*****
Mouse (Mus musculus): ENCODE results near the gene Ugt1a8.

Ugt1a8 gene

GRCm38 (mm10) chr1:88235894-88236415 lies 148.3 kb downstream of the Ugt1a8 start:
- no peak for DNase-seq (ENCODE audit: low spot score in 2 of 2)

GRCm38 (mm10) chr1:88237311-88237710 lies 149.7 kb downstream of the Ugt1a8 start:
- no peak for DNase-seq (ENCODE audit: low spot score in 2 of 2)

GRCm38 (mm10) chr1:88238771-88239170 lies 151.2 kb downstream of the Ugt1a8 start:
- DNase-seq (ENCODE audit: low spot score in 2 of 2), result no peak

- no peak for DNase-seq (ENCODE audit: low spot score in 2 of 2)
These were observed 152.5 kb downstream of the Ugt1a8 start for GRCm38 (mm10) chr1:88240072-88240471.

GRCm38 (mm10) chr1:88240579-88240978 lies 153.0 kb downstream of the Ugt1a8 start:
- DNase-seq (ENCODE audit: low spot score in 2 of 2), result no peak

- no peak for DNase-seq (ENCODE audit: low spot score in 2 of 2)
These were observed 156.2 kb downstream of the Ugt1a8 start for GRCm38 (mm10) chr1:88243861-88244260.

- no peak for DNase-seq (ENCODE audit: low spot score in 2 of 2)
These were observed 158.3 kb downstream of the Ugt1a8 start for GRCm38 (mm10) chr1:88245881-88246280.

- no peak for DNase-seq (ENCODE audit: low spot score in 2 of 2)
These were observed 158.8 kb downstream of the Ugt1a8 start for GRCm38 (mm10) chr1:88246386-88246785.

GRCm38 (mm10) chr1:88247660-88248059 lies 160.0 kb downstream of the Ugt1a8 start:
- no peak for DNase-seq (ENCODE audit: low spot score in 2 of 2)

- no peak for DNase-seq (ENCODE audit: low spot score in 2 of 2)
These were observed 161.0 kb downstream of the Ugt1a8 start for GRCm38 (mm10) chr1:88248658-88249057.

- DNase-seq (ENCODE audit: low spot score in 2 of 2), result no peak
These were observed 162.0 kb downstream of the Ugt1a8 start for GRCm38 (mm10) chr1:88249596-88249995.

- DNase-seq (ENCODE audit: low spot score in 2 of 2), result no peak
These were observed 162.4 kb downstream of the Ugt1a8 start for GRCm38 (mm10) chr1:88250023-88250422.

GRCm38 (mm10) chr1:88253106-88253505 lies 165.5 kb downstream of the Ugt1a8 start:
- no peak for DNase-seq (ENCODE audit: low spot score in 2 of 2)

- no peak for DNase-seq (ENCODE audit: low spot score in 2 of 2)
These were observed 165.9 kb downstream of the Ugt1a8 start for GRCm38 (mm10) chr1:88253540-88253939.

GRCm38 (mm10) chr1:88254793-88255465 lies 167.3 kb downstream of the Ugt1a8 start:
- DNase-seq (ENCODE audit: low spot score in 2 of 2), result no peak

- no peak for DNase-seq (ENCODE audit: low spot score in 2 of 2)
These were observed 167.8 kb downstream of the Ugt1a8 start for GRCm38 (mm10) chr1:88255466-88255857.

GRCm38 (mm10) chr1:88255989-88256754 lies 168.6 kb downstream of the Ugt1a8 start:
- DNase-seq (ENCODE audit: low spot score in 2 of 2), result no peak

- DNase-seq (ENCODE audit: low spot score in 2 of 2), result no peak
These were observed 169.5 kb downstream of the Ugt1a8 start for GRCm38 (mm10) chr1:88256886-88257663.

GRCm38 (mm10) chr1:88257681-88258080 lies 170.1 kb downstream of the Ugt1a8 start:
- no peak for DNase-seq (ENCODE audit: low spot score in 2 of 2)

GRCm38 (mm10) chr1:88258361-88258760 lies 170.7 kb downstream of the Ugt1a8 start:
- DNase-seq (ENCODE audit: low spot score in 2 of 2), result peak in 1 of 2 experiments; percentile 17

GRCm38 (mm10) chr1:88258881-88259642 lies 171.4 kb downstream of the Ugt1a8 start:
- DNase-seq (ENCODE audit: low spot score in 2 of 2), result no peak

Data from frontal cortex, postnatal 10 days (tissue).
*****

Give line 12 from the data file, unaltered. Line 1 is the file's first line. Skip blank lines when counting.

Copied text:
- DNase-seq (ENCODE audit: low spot score in 2 of 2), result no peak